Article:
As a psychologist, I often use elements of mindfulness practice with my clients, and before I do, I talk to them about what mindfulness actually means and how it can help cultivate wellbeing.
In today’s day and age, mindful and mindfulness are buzzwords that are used colloquially. In fact, I wouldn’t be surprised if you’ve been told to “BE MINDFUL.”
Yet, what is mindfulness and what does it really mean?
What Is Mindfulness?
There are many definitions. My favorite is the one posited by John Kabat-Zinn, the pioneer of Mindfulness Meditation’s use in Western psychological interventions. He proposes that mindfulness is “a state of greater awareness cultivated by paying attention, on purpose, in the present moment, and non-judgmentally.”
Part of why I like this definition is because it speaks to the components of mindfulness that are important in cultivating its benefits.
Let’s break this definition down.
When we don’t hone our focus, as Kabat-Zinn says, on purpose, we remain on autopilot. In this busy, hyper-connected world it’s too easy to lose ourselves in autopilot for much of the day….every day. Living this way we often fail to:
- Notice the beauty of life
- Hear what our bodies are telling us and
- Get stuck in mechanical ways of thinking and living that may be harmful to ourselves or others
When we’re in autopilot mode we get lost in ‘doing’ so we find ourselves striving and struggling and ‘getting stuff done’ instead of living.
In contrast, when we are attentive on purpose, we start to live more consciously. We’re more awake and more fully ourselves.
In this age of mass distraction, there is nothing more important. There are so many ways to disconnect and distract ourselves from ourselves. We easily disperse our energy, leaving little or none leftover to nurture ourselves.
In The Present Moment
If left to its own devices, our human mind habitually wanders away from the present moment. When we’re not in the here and now, we dwell in the past, grasping and replaying it, or we project into the future, trying to anticipate the unknown (and often catastrophizing). These habitual thought patterns don’t serve our ultimate well-being.
When we don’t allow ourselves to attend to the present, we:
- Place ourselves at greater risk for depression and anxiety, because we ruminate and regret the past or fantasize about the future.
- Fail to notice what our bodies and minds are telling us at the deepest levels.
We like to hang out in the past, because although sometimes painful, it’s known and comfortable. Or, we hang out in the future, because we think we can control it!
Instead, when we’re mindful, we hone our clarity and focus as we attend to every sensation as it unfolds, engaged and undistracted in the present moment experience. We let go of the tension caused by wanting things to have been or to be different, and instead we accept the present moment as it is.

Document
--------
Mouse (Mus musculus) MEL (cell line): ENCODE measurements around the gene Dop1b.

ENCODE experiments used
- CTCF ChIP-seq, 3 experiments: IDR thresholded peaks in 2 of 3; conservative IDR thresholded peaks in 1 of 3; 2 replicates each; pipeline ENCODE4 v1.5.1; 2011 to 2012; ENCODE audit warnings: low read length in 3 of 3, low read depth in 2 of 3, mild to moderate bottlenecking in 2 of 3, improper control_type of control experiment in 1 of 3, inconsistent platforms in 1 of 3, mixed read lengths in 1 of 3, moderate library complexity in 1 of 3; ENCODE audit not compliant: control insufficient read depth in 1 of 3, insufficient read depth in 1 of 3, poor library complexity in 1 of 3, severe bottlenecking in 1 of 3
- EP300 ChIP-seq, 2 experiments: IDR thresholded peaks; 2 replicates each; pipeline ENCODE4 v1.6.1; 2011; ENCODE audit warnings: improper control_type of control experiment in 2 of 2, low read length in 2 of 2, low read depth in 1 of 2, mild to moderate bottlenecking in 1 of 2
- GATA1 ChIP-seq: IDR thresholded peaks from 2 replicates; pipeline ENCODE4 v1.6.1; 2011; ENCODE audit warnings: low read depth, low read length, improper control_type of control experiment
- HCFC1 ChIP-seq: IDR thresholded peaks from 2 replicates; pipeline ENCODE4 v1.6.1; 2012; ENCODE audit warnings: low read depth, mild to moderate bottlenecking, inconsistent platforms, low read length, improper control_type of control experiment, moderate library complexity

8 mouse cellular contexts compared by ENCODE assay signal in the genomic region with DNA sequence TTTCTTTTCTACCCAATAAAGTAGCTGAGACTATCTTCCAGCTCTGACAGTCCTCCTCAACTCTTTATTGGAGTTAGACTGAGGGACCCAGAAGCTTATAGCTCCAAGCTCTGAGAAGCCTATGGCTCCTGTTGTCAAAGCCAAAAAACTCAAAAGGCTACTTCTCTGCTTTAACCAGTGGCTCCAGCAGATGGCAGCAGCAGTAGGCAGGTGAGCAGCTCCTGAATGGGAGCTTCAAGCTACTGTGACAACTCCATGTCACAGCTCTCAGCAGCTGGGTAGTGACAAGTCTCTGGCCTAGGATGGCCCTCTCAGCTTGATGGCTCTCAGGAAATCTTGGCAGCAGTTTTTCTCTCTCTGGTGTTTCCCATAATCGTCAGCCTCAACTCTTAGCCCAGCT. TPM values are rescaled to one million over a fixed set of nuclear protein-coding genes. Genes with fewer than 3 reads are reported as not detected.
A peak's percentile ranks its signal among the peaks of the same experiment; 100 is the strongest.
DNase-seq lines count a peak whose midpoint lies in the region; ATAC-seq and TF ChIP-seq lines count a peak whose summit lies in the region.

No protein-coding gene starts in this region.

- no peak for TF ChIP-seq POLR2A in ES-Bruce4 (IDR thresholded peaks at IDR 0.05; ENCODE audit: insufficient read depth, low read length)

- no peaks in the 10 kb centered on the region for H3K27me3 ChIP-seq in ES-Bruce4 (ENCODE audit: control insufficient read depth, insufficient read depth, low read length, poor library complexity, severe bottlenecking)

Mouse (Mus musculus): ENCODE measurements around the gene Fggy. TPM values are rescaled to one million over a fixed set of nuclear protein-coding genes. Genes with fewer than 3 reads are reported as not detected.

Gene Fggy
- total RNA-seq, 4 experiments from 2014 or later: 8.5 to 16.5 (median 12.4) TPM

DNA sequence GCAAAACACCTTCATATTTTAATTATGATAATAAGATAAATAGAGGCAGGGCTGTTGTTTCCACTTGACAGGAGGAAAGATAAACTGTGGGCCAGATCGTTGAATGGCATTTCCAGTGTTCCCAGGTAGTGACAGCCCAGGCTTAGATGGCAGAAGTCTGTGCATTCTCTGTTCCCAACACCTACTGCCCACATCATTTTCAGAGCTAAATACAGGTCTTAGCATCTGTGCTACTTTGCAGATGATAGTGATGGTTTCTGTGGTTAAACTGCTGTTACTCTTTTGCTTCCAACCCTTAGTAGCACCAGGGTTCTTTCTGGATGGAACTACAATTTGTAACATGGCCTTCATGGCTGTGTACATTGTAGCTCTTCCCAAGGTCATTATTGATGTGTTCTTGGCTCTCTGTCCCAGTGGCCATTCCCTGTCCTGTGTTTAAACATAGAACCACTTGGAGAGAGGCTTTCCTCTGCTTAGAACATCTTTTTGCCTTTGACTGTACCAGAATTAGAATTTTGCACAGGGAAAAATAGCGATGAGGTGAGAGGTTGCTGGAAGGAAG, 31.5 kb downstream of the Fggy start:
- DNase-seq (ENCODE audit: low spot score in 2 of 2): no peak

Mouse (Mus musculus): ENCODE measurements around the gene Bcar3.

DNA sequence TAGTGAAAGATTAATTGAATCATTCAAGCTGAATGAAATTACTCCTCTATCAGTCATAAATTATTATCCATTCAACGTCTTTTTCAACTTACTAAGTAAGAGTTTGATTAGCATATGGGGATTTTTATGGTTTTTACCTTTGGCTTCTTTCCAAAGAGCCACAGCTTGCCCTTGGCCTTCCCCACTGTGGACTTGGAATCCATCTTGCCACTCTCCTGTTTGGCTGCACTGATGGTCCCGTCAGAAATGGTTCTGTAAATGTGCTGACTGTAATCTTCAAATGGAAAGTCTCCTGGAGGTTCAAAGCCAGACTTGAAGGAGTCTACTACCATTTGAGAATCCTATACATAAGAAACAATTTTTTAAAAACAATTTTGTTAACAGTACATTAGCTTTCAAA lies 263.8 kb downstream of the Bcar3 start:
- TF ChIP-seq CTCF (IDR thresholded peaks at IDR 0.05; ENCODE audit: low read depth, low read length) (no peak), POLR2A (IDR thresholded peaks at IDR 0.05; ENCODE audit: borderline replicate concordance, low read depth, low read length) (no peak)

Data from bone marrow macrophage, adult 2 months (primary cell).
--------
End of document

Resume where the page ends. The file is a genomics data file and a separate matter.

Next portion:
When practicing mindfulness, we’re not trying to control, suppress, or stop our thoughts. I believe this is the biggest misconception many of us have when delving into practice.
Through mindfulness we don’t want to push our thoughts away. Rather, mindfulness helps us to pay attention to our experiences as they arise without judging or labeling them in any way. This, I think, is the essence of mindfulness.
When we cultivate a state of clarity in which we suspend judgment, we become witnesses and watchers of our present moment experience. Sure, there’s temptation to judge our experience as good or bad. Yet, letting go of judgments helps us to see things as they are rather than through the filters of our patterned and conditioned modes of thinking. This way, we are less likely to mechanically play out old habitual ways of thinking and living.
In the end, mindfulness doesn’t eliminate life’s pressures, but it can help us respond to them in a less reactive, more adaptive and healthy way. It will help us recognize and step away from unconscious emotional and physiological reactions to everyday experiences.
It also provides us with a scientifically researched approach to cultivating clarity, insight, and understanding. Practicing mindfulness allows us to be fully present in our life and work, and improve our quality of life.
Many have found that one of the surest ways to begin to hone clarity and focus is to pay attention to the one thing that is always within us, our breath. By paying attention to the breath we learn to stay present with it. At the same time, we learn to let go of the judgments when our focus is challenged. During this personally curated exercise, I help you become acutely aware of the sensation of diaphragmatic breathing. By breathing fully through your diaphragm, you are creating a relaxed physiological state. By sustaining your attention on the breath, you are training your mind to focus on this sensation as it unfolds in the moment.
This blog post originally appeared on About Meditation.